Today, Tuesday 17 November, at around 2pm Eastern, American AAdvantage dealt an official blow to mile and point enthusiasts that earn their miles via flying. American also dealt a major blow to AAdvantage members that used those hard earned miles for premium cabin awards. Some of these changes had been rumored for weeks, but now they are fact. The news is not all bad, but, it mostly is.
Elite Status Changes
American is moving away from Elite Qualifying Points (EQPs). This isn’t unforeseen, in fact, EQPs probably made things more confusing. The new structure for Elite Qualifying Miles, however, rolls in the value of EQPs, that is, greater credit for more expensive airfares, here’s the breakdown:
This maintain’s American’s focus on premium cabin flyers, and is consistent with the various promotions they ran this year. Of course, a strategy such as the one I used this year, pursuing Executive Platinum Status via Elite Qualifying Points, is still a very valid approach (I made my 100k EQPs back in July by the way, for anyone curious). American does note that the amount of EQMs earned on partner airlines will change, I highlight “will” because the current link still reflect Elite Qualifying Points.
Elite qualifying thresholds for miles remain unchanged, segments get harder. I don’t get this part, I tend to fly long haul international. I couldn’t imagine flying 120 segments to get Executive Platinum status, for example. It seems like a really painful way to do it, perhaps American should have gone the other way, just as a small consolation prize, like: “you’ve endured 90 segments of our domestic regional service, here, have a cookie and a stiff drink.” Just sayin’
Executive Platinum members minted by December 31, 2015 will get 8 Systemwide Upgrades (SWU). That same status only gets you half as many upgrades in 2016 – but there’s a (100,000 EQM) carrot – you can still earn up to 8 SWUs! Not sure that I’d be biting for that, but I suspect that SWUs will become more useful as fewer remain in the system.
Here’s the first punch of a combination. In the “Second half of 2016” (so perhaps 1 July? Not clear), American will move to revenue based earning. Here’s the damage:
Gary has written about how I am not my fare, and what the breakeven spend to earn the same miles are. I won’t rehash this. However, the part I’m still trying to decide is, I’ve got a flight booked for 20% of the required EQMs to requalify in 2016. Do I go the rest of the 80% of the way in the beginning of the year, maximizing the miles earned? Well, that was my initial strategy, before the other half of that one-two-punch came.
Award Redemption Changes
These changes go into effect for bookings on or after March 22, 2016. In other words, if you have miles, book sooner than later, and you can book beyond March 22nd. The greatest value proposition for many of us mile and point enthusiasts, is when you can book an award on miles. For me, I particularly enjoy flying in the pointy end of the plane, the proverbial left turn, if you will. There’s nothing more satisfying, than settling into a first class seat for a long journey, knowing that all that manufactured spending and reselling made that seat possible. But that’s just me. Take a look at the changes and see whether you’re heavily impacted:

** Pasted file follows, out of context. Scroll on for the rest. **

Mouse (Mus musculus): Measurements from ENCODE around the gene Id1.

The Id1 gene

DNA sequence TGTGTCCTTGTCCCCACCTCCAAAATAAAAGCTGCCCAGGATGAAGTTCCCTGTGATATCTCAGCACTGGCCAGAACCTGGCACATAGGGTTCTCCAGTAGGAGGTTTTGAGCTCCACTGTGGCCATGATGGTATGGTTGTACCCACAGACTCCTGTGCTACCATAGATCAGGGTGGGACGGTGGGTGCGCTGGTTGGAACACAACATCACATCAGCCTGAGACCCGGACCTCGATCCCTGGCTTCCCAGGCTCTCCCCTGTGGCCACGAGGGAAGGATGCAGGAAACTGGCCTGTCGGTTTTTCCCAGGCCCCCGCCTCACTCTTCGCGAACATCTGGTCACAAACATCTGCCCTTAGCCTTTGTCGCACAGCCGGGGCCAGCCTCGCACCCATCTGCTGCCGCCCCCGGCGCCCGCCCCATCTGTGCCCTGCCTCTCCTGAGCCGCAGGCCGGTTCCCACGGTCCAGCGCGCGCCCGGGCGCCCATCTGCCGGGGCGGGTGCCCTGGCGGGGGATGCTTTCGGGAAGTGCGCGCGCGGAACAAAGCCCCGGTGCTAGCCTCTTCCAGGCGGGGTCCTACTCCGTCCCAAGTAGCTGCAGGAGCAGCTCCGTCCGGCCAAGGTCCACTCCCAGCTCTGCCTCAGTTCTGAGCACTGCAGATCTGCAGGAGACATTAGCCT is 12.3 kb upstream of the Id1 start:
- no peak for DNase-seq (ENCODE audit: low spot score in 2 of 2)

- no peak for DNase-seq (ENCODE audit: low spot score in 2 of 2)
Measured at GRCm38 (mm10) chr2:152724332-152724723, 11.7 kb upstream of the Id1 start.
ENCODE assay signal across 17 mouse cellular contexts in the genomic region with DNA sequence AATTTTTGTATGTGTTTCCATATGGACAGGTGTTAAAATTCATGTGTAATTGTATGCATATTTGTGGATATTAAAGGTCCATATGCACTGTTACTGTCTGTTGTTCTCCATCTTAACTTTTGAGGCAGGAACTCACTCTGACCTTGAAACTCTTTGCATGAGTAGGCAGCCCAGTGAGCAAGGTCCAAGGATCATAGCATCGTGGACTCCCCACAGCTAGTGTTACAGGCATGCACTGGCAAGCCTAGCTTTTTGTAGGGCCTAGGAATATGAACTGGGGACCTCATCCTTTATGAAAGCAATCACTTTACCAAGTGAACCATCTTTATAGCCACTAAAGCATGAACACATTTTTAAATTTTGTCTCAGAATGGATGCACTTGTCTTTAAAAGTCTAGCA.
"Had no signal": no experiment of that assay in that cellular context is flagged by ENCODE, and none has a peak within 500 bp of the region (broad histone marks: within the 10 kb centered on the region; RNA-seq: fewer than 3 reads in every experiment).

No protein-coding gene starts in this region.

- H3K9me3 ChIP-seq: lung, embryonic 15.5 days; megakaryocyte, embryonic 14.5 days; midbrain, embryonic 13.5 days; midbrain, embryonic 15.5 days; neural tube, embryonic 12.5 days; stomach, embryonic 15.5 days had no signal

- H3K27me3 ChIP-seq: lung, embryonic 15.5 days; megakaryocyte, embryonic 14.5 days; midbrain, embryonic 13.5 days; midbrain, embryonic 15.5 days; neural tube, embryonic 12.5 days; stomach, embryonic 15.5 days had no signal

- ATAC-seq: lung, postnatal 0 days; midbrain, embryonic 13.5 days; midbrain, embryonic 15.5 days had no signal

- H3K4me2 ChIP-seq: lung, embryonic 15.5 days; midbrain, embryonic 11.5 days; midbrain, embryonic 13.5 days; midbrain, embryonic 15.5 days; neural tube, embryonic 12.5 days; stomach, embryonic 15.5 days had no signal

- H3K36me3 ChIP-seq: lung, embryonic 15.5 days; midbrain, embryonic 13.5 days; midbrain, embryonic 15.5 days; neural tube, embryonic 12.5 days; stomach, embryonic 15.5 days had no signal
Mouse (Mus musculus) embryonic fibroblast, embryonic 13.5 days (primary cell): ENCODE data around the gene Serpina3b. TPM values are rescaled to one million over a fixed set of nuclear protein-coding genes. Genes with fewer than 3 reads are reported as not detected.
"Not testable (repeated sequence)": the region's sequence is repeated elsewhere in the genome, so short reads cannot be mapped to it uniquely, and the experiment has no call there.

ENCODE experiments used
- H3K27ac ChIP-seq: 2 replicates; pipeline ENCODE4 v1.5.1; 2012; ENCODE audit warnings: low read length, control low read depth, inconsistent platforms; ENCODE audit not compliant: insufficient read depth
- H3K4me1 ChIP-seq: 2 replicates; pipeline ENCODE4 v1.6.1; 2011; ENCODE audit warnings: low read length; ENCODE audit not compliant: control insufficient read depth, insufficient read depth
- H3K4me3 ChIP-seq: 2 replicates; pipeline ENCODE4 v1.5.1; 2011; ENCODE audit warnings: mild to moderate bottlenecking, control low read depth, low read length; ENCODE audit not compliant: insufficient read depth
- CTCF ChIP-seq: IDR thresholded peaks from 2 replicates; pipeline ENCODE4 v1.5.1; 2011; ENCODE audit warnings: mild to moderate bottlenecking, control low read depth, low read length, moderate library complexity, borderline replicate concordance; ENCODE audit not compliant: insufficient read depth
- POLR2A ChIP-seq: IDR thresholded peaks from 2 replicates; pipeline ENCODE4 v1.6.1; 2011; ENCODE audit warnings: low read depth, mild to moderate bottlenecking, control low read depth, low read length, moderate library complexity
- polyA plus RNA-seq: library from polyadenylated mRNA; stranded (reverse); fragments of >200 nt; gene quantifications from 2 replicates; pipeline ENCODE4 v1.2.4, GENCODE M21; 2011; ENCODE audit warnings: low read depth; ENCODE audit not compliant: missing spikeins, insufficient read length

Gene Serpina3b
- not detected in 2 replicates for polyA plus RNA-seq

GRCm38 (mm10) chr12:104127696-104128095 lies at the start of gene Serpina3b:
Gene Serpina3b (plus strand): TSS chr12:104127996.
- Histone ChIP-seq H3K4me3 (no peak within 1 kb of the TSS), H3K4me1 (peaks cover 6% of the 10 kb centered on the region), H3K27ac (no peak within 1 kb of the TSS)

You’ll note, the changes for economy class awards are little to none. In fact, you can fly that 14 hour flight to the Middle East in economy for 5,000 fewer miles! How kind. There are even some token lower mileage costs to fly Business Class from the US to the Caribbean, Mexico, and Central America. Of course, it gets even worse when you look at long-haul travel. The First Class award chart is entirely painful. Some of it borders on “eye-popping.” Of course American didn’t go as far as United in some cases, for example, American only increased First Class to the Middle East to 115k (just under 1/3rd more), whereas United charges 140k for partner First Class to the Middle East.
Also, plan to pay more for 3 cabin flights in the US or Canada, 7,500 miles more for the premium cabin. I’m not sure I get that part. But I assume this is targeted squarely at American’s A321T Premium Service from JFK to LAX and SFO. Perhaps there will be other areas that will be hurt, but they probably are more the exception, rather than the rule.
Overall, I feel like I could live with the elite status changes, even earning award miles that way. The challenge I run into is the redemptions, I suppose most will feel this way. Of course, there are many ways to earn more miles via manufactured spending, reselling, and credit card sign-up bonuses. It is not as easy as it once was, it takes work, it takes reading through forums, but it can be done. My graver concern however, is the fate of the last remaining bastions of earning one mile for a mile flown. Alaska Airlines for example, is a very powerful program from a redemption standpoint, and they treat their members well, at least that’s what I hear from anyone who has status. For me, its time to look at some of the travel I’ve been meaning to plan, because I suspect that award space is going to get tighter and tighter as we get closer to 22 March.